What number is 100 less than 563
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Do you use the calculator for every invoice? It doesn't have to be. With our tips for mental arithmetic, you can multiply multi-digit numbers yourself and add and subtract fractions.
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Mental arithmetic: what is it and what do you need it for?
Mental arithmetic is the name given to solving a math problem without aids such as pen, paper or a pocket calculator. If you can manage a task with just a few notes, this is called half-written arithmetic.
Mental arithmetic is a central part of math lessons in elementary school. The pupils learn the one plus one and the multiplication tables there. You may be wondering what that should be good for (Finally there are calculators). But to learn mental arithmetic helps you throughout your school days and in later life.
The advantages of mental arithmetic
Those who are good at mental arithmetic not only have it easier in the supermarket, with baking recipes and tax returns. If you have mastered arithmetic without aids, then you also understand more difficult math problems more easily and can follow better in class.
Because mental arithmetic
- trains the brain
- helps to assess the plausibility of results
- makes it easier to solve more complex math problems
- and helps to develop a feeling for numbers.
Many of the arithmetic rules listed here belong to "Vedic mathematics". It is not clear whether the term refers to “Veda”, that is, to texts of Hinduism. The fact is, however, that with the rules of Vedic mathematics can be calculated very quickly and easily can.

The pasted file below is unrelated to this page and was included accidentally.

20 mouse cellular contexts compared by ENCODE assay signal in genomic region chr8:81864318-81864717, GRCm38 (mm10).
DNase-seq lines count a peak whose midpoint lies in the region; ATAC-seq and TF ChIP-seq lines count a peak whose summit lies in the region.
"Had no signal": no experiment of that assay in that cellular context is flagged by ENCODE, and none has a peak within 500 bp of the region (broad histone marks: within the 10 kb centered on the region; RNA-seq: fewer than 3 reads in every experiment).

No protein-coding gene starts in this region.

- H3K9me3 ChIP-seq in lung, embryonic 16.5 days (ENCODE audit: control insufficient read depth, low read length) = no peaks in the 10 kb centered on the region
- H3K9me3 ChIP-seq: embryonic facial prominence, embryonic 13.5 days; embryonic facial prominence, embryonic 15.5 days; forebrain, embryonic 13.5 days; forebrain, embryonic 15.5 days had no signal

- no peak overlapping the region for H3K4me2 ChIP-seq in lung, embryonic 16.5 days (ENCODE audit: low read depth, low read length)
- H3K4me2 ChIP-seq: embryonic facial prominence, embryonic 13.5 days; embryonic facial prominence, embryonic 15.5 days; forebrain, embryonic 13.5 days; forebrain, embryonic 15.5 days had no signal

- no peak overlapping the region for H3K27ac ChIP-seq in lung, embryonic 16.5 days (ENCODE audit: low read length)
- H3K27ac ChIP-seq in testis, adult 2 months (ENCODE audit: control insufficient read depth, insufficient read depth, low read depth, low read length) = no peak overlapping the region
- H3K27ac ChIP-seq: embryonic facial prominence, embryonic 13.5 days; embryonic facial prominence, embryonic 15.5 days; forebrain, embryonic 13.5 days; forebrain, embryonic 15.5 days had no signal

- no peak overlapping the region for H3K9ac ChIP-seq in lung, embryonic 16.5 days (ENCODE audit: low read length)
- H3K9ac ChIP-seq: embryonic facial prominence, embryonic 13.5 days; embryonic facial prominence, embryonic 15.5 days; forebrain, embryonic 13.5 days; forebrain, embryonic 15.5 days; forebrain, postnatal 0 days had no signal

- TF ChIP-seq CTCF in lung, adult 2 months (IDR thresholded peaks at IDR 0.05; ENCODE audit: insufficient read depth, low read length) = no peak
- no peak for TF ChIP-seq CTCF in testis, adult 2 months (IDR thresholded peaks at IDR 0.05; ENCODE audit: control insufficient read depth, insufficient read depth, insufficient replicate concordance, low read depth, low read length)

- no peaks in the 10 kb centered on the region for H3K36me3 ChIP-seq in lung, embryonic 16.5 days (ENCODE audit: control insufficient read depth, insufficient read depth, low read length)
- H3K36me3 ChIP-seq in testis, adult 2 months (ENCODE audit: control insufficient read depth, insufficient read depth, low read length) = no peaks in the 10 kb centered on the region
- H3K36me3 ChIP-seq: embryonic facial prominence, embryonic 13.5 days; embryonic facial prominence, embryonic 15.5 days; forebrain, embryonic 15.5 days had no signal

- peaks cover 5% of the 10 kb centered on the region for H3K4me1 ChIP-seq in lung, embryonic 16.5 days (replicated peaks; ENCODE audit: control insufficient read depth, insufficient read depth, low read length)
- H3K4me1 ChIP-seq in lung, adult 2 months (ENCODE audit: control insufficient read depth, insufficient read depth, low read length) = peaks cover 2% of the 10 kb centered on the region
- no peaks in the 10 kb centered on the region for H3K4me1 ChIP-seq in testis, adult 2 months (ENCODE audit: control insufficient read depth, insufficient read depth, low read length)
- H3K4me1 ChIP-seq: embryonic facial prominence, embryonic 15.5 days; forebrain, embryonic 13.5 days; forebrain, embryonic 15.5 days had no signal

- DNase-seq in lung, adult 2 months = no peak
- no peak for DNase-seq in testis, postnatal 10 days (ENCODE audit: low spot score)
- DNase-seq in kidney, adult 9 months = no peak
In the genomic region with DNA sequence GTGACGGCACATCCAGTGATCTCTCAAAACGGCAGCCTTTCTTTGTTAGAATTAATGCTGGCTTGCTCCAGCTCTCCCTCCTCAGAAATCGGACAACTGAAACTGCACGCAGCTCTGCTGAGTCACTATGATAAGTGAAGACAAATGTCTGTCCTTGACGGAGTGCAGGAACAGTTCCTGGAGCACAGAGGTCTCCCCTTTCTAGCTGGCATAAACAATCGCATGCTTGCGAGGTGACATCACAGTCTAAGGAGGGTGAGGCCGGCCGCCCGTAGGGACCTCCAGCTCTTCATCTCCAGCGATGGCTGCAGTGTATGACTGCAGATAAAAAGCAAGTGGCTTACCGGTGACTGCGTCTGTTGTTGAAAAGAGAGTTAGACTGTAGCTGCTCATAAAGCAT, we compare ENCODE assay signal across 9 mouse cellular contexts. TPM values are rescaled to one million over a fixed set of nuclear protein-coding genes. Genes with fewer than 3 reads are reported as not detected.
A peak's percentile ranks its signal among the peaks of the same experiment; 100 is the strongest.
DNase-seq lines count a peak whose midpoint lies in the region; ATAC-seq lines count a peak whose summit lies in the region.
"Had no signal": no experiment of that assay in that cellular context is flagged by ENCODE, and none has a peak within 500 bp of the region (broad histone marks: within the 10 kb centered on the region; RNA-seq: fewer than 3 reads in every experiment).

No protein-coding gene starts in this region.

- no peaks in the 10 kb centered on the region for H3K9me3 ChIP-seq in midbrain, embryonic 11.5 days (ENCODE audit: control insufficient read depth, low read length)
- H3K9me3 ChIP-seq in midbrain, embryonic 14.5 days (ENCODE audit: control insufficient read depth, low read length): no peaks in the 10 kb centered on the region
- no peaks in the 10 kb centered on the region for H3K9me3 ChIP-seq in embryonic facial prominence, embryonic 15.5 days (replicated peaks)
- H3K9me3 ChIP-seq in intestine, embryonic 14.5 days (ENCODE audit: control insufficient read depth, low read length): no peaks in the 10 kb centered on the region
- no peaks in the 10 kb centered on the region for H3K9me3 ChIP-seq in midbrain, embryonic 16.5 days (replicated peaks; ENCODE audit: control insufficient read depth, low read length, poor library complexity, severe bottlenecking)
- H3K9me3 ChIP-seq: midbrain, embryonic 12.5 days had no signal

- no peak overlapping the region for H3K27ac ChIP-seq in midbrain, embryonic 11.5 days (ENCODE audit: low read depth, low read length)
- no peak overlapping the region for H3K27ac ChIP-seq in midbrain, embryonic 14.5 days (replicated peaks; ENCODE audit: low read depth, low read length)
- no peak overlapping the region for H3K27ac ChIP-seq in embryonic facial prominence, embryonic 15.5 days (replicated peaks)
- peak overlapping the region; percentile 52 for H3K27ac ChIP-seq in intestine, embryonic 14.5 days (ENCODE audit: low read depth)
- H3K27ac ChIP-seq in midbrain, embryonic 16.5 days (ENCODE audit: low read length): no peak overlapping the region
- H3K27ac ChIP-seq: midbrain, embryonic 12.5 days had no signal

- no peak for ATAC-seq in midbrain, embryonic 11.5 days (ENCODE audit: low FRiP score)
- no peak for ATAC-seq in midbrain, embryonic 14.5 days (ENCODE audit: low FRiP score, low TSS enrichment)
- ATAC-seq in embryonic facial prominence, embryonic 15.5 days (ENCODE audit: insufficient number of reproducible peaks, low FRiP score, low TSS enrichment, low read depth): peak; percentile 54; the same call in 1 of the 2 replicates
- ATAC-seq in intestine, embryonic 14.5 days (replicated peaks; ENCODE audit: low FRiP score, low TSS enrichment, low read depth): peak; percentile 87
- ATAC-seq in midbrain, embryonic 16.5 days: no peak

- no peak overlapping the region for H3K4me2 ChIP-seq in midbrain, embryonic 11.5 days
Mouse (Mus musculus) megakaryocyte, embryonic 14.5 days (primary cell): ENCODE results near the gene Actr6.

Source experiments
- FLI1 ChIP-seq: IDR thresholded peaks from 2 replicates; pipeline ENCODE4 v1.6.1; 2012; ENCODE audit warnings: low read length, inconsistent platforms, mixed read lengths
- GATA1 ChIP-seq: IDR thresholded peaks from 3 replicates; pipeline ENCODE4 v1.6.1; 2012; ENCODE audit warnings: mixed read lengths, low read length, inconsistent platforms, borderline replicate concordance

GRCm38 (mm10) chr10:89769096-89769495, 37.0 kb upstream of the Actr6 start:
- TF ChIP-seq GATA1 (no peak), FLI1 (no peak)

Written arithmetic or quick mental arithmetic?
The arithmetic methods that you learn in school are very effective for written arithmetic, but unfortunately sometimes too complicated for fast mental arithmetic. The "Vedic calculation method" however, you should only use it in your head. Keep using the arithmetic methods you learned in school for your written math problems. Especially in math work is next to the result also the written calculation method graded.
Mental arithmetic: tricks for multiplying multi-digit numbers
Rule 1: If the first digits are the same and the last two digits add up to 10
With such a calculation, the Vedic rule “one more than the one before” comes into play.
And here oneStep-by-step instructions:
47 x 43 =?
|Step 1||Add the 1st digit of the first multi-digit number by 1 and multiply the result by the 1st digit of the second multi-digit number.||47 x 43|
(4 + 1) x 4 = 20 (1st partial result)
|2nd step||Multiply the two last digits together||47 x 43|
3 x 7 = 21 (2nd partial result)
|3rd step||Put the partial results together||20 and 21 put together results in 2021|
|solution||47 x 43 = 2021|
Rule 2: When the numbers are close to a tens base
If you want to multiply multi-digit numbers that are close to one Power of ten (i.e. 10, 100, 1000 etc.), the Vedic rule “vertically and crosswise” comes into play. Here you have to pay attention to whether the numbers you want to multiply, under (2a) or above (2b) a power of ten.
2a) If both numbers are less than a power of ten